Researchers at the Universities of Glasgow and Glasgow Caledonian examined 308 articles on women's and men's drinking habits in national newspapers and online news sites over a two-year period, finding that women who binge drink are much more likely to be portrayed more negatively by the media than men, despite men drinking more in reality.
@Maritta_L no, we have some very strange rules and regulations in the UK. Think that's why the UK leads the world in binge drinking.— English Cad (@englishcad) December 24, 2016
A key finding was female binge drinkers were commonly associated with behavior marking them as weak or vulnerable and were less able than men to maintain socially acceptable behavior while drunk. Women binge drinkers were presented as helpless, physically incapacitated and transgressive and as burdens to their partners, who were sometimes cast as carers for drunken women.
So what does one night of binge drinking do to your body??? We investigate https://t.co/7XhPHBkYap— MuscleFood UK (@MuscleFoodUK) December 27, 2016
Moreover, descriptions of binge drinking women's dress had a moralistic tone absent in representations of men, with articles typically focusing on degrees of nudity and implicitly questioning the propriety of women's chosen attire.
The study concludes such presentation could reinforce harmful gender stereotypes by suggesting drinking is more problematic for women than men, and indirectly encourage victim blaming in cases of sexual assaults on women who have imbibed alcohol.
Binge drinking was also characterized as affecting women's physical appearance more than men's. Various harms to complexion were reported in relation to women, including the use of make-up to hide grey skin.
Weight gain caused by alcohol consumption was cited as both a product of alcohol use and a cause of 'drunkorexia,' the practice of eating less to offset calories gained from alcoholic drinks. Drunkorexia was almost exclusively associated with women. As an example, the study cited an article headlined ‘Lambrini ruined my looks in five months' in a national newspaper, which reported how an "attractive" woman had become "a swollen, haggard wreck" with the consumption of an alcoholic drink overtly marketed to young women.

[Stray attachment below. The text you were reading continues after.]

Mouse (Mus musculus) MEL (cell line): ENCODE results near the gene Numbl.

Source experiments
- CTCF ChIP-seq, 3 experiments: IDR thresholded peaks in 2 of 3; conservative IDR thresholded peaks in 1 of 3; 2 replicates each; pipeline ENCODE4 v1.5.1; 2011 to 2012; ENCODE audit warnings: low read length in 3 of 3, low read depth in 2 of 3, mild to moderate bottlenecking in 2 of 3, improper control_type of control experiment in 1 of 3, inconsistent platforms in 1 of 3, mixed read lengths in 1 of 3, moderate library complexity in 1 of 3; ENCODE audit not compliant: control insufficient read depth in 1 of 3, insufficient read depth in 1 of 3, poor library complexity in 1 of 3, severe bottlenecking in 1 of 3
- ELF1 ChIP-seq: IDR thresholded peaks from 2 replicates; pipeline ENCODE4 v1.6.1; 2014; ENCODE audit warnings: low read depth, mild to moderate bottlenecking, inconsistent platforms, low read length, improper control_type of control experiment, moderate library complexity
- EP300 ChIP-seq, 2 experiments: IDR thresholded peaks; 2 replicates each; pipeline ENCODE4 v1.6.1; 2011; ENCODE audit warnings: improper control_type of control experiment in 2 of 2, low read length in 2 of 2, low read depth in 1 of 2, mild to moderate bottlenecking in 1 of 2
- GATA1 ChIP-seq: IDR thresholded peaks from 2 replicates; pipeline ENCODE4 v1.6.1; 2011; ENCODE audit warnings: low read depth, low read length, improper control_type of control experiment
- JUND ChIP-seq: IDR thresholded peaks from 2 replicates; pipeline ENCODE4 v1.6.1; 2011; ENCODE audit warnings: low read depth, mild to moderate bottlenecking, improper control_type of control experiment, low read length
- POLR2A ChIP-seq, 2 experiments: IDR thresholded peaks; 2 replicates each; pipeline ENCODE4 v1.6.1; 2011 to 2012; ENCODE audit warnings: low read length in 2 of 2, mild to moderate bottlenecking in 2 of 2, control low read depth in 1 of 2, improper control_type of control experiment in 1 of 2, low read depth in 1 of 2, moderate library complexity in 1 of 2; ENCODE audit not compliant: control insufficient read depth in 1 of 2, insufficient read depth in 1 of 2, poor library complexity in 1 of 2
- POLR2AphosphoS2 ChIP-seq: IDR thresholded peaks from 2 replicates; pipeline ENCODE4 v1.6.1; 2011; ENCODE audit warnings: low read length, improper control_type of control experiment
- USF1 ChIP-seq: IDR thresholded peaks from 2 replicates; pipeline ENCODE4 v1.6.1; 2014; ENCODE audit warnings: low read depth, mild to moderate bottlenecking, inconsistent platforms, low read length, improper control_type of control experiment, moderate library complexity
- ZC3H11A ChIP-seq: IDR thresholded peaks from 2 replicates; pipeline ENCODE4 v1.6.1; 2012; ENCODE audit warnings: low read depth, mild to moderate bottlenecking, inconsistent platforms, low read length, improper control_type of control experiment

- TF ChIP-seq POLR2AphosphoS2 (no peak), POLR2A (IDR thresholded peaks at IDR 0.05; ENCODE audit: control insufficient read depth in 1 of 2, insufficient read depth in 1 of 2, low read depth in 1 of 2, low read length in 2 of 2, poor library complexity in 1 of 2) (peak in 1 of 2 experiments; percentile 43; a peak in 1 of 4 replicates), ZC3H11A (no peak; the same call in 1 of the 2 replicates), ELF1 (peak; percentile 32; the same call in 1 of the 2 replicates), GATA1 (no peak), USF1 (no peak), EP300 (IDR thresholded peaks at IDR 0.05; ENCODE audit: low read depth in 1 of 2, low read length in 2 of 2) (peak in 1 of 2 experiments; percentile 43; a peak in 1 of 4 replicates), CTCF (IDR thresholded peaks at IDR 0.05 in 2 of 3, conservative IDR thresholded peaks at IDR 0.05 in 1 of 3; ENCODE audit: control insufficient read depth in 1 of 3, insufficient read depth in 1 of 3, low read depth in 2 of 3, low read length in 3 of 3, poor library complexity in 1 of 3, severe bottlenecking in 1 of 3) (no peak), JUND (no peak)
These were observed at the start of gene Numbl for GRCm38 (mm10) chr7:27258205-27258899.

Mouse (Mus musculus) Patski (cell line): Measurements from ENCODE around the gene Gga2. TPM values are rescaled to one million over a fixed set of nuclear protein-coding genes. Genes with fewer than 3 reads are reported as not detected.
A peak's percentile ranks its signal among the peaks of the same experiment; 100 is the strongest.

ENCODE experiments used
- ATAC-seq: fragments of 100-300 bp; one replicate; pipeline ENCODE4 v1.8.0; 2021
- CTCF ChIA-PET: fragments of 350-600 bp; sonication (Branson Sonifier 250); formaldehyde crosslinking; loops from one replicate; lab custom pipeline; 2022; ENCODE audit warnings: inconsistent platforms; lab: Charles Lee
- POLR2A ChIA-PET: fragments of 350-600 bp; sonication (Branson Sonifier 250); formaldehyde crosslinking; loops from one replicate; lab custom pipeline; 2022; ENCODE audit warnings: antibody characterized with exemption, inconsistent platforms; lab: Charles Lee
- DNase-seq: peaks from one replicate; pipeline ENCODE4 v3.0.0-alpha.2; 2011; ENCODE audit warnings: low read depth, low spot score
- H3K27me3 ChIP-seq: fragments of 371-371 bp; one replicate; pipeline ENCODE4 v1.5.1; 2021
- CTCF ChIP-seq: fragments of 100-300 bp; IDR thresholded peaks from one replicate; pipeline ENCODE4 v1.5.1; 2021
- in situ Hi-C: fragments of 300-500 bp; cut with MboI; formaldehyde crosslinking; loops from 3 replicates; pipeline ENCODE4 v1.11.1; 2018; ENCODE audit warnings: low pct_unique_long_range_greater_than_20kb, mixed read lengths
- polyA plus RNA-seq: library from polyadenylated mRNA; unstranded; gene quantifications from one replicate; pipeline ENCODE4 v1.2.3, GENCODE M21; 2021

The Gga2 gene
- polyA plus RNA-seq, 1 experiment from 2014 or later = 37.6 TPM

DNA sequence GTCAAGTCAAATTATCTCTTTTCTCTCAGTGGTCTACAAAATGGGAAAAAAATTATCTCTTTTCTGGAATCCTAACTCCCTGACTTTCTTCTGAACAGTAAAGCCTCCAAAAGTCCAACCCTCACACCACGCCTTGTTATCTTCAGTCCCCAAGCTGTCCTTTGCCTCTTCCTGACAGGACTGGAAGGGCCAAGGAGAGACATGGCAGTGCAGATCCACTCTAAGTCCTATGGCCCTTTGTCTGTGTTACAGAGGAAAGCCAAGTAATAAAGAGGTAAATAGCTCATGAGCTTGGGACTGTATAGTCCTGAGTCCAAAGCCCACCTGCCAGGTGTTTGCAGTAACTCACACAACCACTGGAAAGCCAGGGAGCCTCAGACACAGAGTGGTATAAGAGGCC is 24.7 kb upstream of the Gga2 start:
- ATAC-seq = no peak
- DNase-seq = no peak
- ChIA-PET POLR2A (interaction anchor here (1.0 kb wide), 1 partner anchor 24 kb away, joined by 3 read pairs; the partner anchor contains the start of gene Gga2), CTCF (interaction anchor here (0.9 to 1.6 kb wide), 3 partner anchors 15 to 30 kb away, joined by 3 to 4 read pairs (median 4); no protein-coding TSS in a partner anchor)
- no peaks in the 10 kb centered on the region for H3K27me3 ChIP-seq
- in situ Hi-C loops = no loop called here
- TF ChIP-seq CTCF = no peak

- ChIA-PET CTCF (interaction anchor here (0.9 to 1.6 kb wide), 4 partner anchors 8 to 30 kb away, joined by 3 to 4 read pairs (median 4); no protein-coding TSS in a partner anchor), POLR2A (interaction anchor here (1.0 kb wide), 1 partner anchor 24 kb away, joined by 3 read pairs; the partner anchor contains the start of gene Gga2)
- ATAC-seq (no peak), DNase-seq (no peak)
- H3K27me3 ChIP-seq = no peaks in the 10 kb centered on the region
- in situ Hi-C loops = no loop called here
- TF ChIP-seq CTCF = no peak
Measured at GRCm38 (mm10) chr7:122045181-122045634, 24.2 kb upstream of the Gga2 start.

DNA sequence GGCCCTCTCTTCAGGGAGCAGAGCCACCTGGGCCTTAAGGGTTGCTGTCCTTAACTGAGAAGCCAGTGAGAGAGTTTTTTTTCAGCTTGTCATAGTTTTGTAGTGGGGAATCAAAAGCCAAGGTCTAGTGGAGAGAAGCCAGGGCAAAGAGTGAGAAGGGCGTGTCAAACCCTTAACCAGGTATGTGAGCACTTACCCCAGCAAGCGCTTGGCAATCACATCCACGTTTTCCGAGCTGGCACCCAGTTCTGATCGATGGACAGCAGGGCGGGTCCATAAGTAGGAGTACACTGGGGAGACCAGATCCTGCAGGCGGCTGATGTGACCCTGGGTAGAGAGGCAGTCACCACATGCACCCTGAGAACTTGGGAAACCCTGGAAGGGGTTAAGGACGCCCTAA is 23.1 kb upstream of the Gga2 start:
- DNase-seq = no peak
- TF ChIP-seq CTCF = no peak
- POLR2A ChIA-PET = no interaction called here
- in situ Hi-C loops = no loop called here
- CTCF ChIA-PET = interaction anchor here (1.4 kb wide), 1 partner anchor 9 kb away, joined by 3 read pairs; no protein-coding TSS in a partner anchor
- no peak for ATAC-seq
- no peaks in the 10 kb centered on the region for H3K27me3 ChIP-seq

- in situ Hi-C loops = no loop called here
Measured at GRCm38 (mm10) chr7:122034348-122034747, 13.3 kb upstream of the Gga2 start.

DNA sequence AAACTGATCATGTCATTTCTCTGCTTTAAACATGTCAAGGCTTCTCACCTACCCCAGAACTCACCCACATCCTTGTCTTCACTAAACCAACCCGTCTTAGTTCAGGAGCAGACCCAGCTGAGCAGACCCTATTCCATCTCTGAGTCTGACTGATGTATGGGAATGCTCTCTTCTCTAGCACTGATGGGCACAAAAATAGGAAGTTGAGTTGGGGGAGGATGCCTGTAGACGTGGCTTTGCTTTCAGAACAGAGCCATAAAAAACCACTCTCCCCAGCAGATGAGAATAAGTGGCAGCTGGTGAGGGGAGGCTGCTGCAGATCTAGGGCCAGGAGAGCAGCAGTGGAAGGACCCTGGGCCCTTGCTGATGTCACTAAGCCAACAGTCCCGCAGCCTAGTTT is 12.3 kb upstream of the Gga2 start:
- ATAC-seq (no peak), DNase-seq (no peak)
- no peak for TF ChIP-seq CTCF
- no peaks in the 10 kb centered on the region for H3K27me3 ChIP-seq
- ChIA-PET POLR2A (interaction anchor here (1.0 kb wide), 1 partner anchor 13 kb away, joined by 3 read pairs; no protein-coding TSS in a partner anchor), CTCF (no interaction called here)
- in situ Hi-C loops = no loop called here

Despite the concerns raised by the paper, UK alcohol charity Alcohol Concern believes there may be a degree of validity to the focus on female binge drinking, precisely due to the alcohol industry's "concerted effort" to market products and brands specifically to women.
"Since the 1950s we've seen women's drinking continue to rise. Drinking at home has continued to increase, and because alcohol is so cheap and easily available, it's become an everyday grocery item," a spokesperson for Alcohol Concern told Sputnik.
Binge drinking occurs after 4 drinks for women and 5 for men in a two hour time span.— bingedrk_exp (@bingedrk_exp) December 17, 2016
In conclusion, the study states popular misrepresentations of binge drinking can be harmful in three ways. First, if public audiences' understandings are influenced by media coverage of binge drinking, associations of binge drinking with young women could lead the public to underestimate the health risks of single-episodic drinking among those not typically depicted such narratives, particularly older people.
Second, morally loaded representations of women's binge drinking may reproduce harmful stereotypes and stigma about the vulnerability of drunken women and the social unacceptability of female drunkenness. Finally, media content reinforcing a skewed representation of binge drinking may present a challenge to public health stakeholders seeking to promote evidence-based information, recommendations and policies with the goal of reducing alcohol-related health harms.